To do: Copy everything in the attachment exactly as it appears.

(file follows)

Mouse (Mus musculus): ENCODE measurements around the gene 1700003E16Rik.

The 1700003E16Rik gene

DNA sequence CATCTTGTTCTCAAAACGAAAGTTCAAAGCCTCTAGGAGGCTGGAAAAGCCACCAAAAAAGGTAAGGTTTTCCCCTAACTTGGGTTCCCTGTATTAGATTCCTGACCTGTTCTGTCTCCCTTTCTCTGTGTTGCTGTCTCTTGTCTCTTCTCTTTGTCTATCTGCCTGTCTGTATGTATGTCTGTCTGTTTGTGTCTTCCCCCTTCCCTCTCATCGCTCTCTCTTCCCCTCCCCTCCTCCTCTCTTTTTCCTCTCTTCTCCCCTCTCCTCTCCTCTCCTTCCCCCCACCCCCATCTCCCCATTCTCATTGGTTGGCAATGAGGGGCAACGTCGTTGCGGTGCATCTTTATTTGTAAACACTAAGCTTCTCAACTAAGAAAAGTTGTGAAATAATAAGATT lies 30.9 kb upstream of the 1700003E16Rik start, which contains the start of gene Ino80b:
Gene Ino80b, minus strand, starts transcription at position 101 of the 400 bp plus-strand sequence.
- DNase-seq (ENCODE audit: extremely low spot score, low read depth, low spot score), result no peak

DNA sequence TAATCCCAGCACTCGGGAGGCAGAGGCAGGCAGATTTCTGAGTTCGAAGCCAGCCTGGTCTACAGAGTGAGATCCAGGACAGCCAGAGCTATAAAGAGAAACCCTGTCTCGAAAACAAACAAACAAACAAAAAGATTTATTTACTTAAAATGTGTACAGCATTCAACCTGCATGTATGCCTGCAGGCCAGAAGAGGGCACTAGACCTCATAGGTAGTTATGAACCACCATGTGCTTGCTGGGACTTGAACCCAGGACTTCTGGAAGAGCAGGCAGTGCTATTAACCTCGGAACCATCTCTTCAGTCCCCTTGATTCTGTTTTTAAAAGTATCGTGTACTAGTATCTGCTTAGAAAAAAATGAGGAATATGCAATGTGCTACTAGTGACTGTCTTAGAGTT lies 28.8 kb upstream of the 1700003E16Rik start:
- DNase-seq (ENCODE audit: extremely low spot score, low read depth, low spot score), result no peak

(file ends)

Mouse (Mus musculus): ENCODE measurements around the gene 1700003E16Rik.

The 1700003E16Rik gene

DNA sequence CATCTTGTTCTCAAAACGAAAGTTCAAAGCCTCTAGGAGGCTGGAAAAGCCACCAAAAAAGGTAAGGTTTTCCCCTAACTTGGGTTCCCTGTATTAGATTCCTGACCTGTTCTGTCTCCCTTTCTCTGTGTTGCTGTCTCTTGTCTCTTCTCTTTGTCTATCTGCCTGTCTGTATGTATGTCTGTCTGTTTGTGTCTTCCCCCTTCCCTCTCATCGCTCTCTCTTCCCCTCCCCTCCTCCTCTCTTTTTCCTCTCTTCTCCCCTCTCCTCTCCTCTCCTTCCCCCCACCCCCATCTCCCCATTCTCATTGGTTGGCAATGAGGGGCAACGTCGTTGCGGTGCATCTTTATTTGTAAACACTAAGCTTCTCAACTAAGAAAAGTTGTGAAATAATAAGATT lies 30.9 kb upstream of the 1700003E16Rik start, which contains the start of gene Ino80b:
Gene Ino80b, minus strand, starts transcription at position 101 of the 400 bp plus-strand sequence.
- DNase-seq (ENCODE audit: extremely low spot score, low read depth, low spot score), result no peak

DNA sequence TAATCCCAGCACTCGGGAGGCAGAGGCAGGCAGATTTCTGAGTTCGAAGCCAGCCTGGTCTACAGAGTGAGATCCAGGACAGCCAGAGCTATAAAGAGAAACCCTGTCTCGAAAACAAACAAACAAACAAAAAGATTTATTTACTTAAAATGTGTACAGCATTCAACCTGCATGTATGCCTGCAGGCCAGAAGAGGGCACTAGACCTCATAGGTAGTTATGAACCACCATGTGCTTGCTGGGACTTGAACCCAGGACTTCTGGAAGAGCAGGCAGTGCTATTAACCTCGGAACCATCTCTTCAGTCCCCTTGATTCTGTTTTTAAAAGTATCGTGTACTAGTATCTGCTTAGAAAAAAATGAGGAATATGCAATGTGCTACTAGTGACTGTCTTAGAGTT lies 28.8 kb upstream of the 1700003E16Rik start:
- DNase-seq (ENCODE audit: extremely low spot score, low read depth, low spot score), result no peak